Food and Drink Federation chief executive Karen Betts said the summit was a ‘constructive first step in addressing some of the complex challenges the UK food system is currently facing’.
But she added: ‘It’s a pity there wasn’t more of a laser focus on immediate issues and the drivers of inflation. While some of these are beyond everyone’s control, many are not.
‘Action to fill labour and skills shortages and to simplify current and upcoming regulation, as well as simplifying post-Brexit labelling changes, would help to drive down prices.’
Aled Jones, president of NFU Cymru, told BBC Radio 4’s Farming Today it ‘remains to be seen’ whether the summit would prove to be more than ‘window dressing’ by the PM.
‘What I would like to see is the commitments, the warm words being translated into action, something that’s measurable,’ he said.
Richard Griffiths, chief executive of the British Poultry Council, said the event was a ‘crucial first step towards building effective solutions with industry colleagues to prioritise a sustainable food system for all’.
But he warned it must lead to ‘real tangible change’, adding: ‘We must now ensure that this doesn’t pivot into a side step around the big issues we are waiting for more detail on.’
Lee Stiles, the secretary of the Lea Valley Growers’ Association, a trade body for glasshouse growers, was not among the attendees of the event but described it as ‘no more than a PR stunt’ with ‘nothing of substance’ to help growers.
In an interview with Farming Today after meeting with the PM, Cooper said Mr Sunak ‘100 per cent’ understood the concerns of those from rural areas.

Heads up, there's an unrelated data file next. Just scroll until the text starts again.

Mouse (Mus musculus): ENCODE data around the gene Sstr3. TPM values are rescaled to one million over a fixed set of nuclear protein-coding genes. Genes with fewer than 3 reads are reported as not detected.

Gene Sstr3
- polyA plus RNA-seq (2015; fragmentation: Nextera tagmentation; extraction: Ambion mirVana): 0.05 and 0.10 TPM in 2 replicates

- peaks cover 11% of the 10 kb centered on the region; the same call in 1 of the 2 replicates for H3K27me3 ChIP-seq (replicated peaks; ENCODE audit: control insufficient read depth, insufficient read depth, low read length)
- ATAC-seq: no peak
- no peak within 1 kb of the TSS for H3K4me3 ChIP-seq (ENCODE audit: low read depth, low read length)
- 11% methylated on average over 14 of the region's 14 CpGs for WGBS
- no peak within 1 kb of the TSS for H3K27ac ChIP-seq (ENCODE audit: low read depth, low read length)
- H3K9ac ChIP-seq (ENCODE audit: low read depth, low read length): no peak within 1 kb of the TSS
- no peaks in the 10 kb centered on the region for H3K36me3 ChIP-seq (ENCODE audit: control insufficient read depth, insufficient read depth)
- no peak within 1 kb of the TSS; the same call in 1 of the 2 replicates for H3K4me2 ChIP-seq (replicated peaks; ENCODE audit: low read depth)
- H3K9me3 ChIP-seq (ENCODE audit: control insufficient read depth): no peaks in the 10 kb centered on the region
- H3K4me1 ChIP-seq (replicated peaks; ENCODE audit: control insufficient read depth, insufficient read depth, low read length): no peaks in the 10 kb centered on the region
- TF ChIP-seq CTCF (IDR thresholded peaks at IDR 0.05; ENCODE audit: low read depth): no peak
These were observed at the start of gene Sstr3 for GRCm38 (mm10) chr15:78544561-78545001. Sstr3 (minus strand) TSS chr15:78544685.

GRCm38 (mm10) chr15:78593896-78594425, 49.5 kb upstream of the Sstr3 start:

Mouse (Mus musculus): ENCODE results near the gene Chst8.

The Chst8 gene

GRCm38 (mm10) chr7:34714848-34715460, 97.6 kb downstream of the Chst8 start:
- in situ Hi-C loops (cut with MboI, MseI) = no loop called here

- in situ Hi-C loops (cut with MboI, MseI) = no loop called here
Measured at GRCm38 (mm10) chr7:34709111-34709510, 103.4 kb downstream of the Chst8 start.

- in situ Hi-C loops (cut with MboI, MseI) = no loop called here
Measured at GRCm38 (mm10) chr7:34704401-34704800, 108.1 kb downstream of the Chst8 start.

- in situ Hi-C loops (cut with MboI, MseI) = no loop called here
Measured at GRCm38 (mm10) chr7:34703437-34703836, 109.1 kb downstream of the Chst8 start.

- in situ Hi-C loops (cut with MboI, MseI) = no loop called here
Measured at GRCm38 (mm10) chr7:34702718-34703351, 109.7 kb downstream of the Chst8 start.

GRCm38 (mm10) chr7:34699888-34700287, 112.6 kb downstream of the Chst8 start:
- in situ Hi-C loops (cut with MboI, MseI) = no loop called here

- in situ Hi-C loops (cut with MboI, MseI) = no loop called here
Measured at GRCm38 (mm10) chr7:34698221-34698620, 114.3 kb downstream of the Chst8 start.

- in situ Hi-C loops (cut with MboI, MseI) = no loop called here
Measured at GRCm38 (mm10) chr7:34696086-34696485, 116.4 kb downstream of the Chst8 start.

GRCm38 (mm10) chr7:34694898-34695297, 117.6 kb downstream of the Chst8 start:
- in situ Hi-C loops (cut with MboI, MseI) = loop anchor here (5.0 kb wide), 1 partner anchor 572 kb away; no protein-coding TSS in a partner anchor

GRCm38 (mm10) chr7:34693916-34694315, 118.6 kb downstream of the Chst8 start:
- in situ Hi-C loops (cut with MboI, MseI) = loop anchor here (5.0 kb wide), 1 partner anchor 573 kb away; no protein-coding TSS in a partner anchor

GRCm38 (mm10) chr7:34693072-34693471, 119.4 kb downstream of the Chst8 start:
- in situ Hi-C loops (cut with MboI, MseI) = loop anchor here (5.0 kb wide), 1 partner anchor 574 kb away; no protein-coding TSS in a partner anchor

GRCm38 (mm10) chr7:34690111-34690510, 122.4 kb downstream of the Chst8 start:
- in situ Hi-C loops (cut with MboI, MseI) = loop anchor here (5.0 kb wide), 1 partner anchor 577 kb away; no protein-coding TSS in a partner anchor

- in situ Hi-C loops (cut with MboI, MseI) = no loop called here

‘He’s got the farming community in his head, not at the back of his head, actually, at the front,’ the Clarkson’s Farm star said.
‘He’s thinking about all the time, while doing this incredibly hard job because, let’s face it, running the country is going to be hard, isn’t it?’
Asked whether the summit was merely a means for the PM to shore up Tory voters, Cooper added: ‘I don’t get political like that, to be honest with you. If we can make him change the world of farming and help the farmers out, brilliant.’
Yesterday’s summit was hosted by the PM against the backdrop of soaring food inflation and supermarket shortages as the industry battles with supply chain problems
The No10 event was dismissed by some as ‘no more than a PR stunt’ as Mr Sunak looks to secure rural votes ahead of the general election
Clarkson himself did not attend the summit but praised Mr Sunak for plans to make it easier for British farmers to diversify their incomes, such as through setting up farm shops on their land.
Under the Government’s proposals, farmers would no longer need to seek permission from local councils to repurpose farm buildings.
The move comes after the much-publicised travails of Clarkson to turn a profit on his Diddly Squat Farm.
The series has revealed the ex-Top Gear host’s many planning battles over his Diddly Squat Farm Shop, as well as his bid to set up a restaurant on his Oxfordshire farm.
A consultation on the Government’s plans will be launched later this year, which Clarkson described as ‘extremely good news’.
NFU president Minette Batters described the food summit as ‘timely’.
Speaking outside Downing Street after the meeting, she said: ‘I think the move was very positive.
‘It’s the first Farm to Fork food summit that No10 have ever hosted and extremely timely because, of course, we’re facing enormous cost inflation pressures.
‘The PM hosted this summit, members of Cabinet circulated with everybody beforehand so there was opportunity for everybody here to have conversations right across Government.
‘Ultimately, that is what No10 does, it brings departments together to solve problems, but also, I think, a strong ambition, a new attache is appointed today for British food, not only at home but abroad as well.’
The union leader said she had ten minutes alone with the PM and spoke to Mr Sunak about how a billion less eggs were produced last year, how salad ingredients had to be rationed and how to make Britain more self-sufficient.
‘I’m really confident that he gets the issue. He is from a very rural constituency, farming is at the heart of his constituency,’ she added.